Alberta, Canada
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Pacific Loon
Gavia pacifica
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General Description

By Jim Davis

The Pacific Loon, previously known as the Arctic Loon, has now been recognized as a separate species. The breeding range is from the Beaufort Sea to the Hudson Bay Lowlands, of the Canadian Arctic; and in eastern Siberia. In Alberta it has been known to nest on the Canadian Shield in the extreme northeast corner of the province.

Annual migration previously thought to occur in pairs, often occurs in small to medium sized flocks unlike other loons; is to the west coast of North America, as far south as Baja California, where it winters well offshore. Immature birds typically do not migrate to the breeding grounds. A rare migrant in Alberta: in the spring most observations are in northern Alberta, indicating probable overland routes through the lower mountain passes, on a return to the Hudson's Bay area; more often seen in the fall, usually in October, birds are sometimes seen in Calgary at the Glenmore Reservoir.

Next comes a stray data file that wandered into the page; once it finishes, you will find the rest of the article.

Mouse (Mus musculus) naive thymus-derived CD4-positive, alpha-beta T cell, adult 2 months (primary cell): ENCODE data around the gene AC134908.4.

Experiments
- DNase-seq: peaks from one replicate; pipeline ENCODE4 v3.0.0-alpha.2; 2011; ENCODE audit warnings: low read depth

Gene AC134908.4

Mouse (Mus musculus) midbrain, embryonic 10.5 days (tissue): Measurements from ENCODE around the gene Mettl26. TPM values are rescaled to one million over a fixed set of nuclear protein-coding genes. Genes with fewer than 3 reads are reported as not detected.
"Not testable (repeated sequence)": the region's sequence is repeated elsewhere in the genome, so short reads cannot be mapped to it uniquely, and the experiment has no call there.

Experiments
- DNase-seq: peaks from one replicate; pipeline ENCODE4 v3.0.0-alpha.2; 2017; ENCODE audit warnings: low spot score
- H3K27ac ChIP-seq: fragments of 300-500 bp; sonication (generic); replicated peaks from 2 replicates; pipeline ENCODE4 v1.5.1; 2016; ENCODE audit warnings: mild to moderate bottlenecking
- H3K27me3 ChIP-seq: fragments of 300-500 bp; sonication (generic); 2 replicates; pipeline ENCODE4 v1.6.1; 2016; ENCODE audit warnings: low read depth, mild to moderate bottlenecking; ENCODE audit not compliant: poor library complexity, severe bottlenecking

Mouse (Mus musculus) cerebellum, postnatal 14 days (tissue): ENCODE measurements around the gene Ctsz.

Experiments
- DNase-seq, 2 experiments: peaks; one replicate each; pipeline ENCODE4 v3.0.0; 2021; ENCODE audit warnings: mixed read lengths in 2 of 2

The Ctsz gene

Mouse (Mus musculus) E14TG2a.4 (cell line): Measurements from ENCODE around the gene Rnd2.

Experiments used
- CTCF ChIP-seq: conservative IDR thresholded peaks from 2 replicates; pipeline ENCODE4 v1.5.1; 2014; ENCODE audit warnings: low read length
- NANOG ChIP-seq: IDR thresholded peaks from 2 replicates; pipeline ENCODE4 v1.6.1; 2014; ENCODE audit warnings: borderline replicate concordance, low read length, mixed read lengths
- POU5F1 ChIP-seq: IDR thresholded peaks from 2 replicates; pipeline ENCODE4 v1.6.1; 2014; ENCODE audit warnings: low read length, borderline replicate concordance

Their diet is largely fish, supplemented by mollusks, crustaceans, frogs, insects, and plants. Adults may forage in either freshwater or marine environments, at a considerable distance from the nesting grounds.

Reproduces at two years, nesting near shore on a platform large enough to land on, in a shallow depression lined with vegetation. One to three eggs, variegated deep brown-gray-lavender-black, hatch asynchronously. Incubation 29 days, attended by both parents, fledging at 60 days.

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Where to find Pacific Loons in Alberta   

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